As for the accountability, you can reach them when you need guidance, some positivity, and/or be a person you can just vent to. Having a “person” can also help you to stop thinking you are alone in this. Many others have mental illness, and even the ones that don’t may still be able to help you through your struggles. Think of it as kind of like a sponsor in AA.

3. Find a portable method of therapy

So this one is an easy one for me. I think it will be the same for you. It may sound super cliche but find a hobby. But, make sure it’s one you can take with you on the go so you can utilize it no matter when an episode kicks in.

Having a task and something to focus on helps me zone out and reset. I have used games, books, journals and more to give me something to focus all of my mental energy into. Focusing on one single thing, no matter how minuscule, I have found to help balance me out and help me calm down.

4. Know your limits

I work with dogs, so understanding thresholds, triggers, and limits is a big part of my daily routine. Although it is considerably different than a dog, knowing my limits was a huge step in the right direction. I work constantly to try and figure out the things that lead up to an episode. From things as small as a certain appetite craving to the amount of sleep, I was able to get.

By logging and learning what my symptoms were and what they usually resulted in allowed me to get an early warning so I could adjust my routine well enough in advance. This helped me prepare for the moment my mood shifted. I was able to utilize things from my mental health resources to hopefully stop the mood swing from happening altogether, or at the very least handle them better if they were unavoidable.

Knowing these triggers and limits, I was able to adjust my lifestyle to either eliminate them completely or at least prep myself for what was to come. Triggers can change constantly though, so I am always on the lookout for anything different that might have happened before the latest episode.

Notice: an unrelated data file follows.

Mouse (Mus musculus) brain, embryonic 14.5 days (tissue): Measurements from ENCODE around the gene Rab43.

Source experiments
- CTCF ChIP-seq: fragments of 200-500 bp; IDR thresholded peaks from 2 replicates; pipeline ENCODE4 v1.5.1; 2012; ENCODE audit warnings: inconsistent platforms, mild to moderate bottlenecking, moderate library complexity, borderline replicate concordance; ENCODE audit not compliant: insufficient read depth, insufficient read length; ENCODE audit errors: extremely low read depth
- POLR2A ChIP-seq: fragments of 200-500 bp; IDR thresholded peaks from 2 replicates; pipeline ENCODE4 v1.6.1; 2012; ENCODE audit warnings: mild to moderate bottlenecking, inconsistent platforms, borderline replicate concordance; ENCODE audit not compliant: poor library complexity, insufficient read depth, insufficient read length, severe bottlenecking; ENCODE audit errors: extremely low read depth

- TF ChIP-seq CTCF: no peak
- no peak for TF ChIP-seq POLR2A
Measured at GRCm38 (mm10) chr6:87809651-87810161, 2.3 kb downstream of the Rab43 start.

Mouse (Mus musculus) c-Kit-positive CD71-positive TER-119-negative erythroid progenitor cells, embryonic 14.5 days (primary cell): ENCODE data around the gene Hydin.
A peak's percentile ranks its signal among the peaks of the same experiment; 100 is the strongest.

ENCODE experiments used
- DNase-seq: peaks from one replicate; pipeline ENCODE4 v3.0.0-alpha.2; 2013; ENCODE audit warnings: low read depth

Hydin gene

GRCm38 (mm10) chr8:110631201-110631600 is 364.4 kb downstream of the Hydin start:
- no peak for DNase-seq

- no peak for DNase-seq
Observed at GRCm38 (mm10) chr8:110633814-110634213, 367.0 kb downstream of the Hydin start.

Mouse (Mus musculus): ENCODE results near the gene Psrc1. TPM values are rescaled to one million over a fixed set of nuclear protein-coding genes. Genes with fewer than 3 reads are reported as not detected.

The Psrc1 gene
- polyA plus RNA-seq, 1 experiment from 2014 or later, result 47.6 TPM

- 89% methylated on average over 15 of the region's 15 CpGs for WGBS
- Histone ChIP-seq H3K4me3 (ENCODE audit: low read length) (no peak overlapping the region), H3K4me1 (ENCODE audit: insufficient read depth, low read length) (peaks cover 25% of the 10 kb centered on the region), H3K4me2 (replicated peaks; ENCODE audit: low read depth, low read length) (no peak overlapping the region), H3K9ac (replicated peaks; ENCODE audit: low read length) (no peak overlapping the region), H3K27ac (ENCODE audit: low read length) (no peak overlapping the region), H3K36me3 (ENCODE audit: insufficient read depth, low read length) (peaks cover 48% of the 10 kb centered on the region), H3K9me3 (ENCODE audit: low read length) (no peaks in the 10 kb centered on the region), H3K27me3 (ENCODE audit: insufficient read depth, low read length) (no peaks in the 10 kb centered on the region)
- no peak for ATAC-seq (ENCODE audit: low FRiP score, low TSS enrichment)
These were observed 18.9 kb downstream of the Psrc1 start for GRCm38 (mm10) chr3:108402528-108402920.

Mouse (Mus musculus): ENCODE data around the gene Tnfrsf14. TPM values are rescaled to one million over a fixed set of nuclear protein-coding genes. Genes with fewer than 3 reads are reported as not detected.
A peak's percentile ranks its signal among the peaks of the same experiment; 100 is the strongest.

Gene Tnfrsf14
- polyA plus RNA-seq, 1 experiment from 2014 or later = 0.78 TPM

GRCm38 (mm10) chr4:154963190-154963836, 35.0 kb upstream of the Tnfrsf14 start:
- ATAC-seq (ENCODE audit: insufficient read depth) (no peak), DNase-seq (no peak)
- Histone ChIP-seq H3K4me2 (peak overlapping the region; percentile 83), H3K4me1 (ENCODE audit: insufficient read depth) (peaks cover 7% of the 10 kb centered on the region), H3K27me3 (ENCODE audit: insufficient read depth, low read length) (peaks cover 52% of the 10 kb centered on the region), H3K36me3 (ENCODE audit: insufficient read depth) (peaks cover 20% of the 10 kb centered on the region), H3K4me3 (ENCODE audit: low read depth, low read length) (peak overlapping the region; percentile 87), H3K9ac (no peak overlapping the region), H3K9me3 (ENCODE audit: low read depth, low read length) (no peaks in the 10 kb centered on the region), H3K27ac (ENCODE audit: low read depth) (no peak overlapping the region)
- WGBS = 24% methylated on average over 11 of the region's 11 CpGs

5. Take a break

I know this one is easier said than done, especially when I must work to maintain any kind of life, but taking a break from everything is a huge help in my mental health. I have to be able to let my mind and body rest from time to time, especially when things get overwhelming. Not taking a break from things can lead to burnout, and that can be one of the worst symptoms and issues to deal with.

Allowing my brain and mind to detach from the outside world, I allow it to start rewiring and healing itself. I have gone as far as turning off all my phones and electronics so I could make the break as minimal as possible to avoid any triggers.

Not all of these tips work for me every single time, but these ones have been more helpful than anything else I have tried more frequently.

Of course, not all of my tips will help everyone since we all have things that work differently for our lifestyles, but they may still be worth the try. It’s important to find things that work for you. You can’t keep doing the same thing expecting results but never change it up when things don’t work out. Your mind evolves, just like the resources.

I hope these tips help you better manage your mental illness symptoms while at work. If you have ones that work particularly well for you at work, please share them in the comments.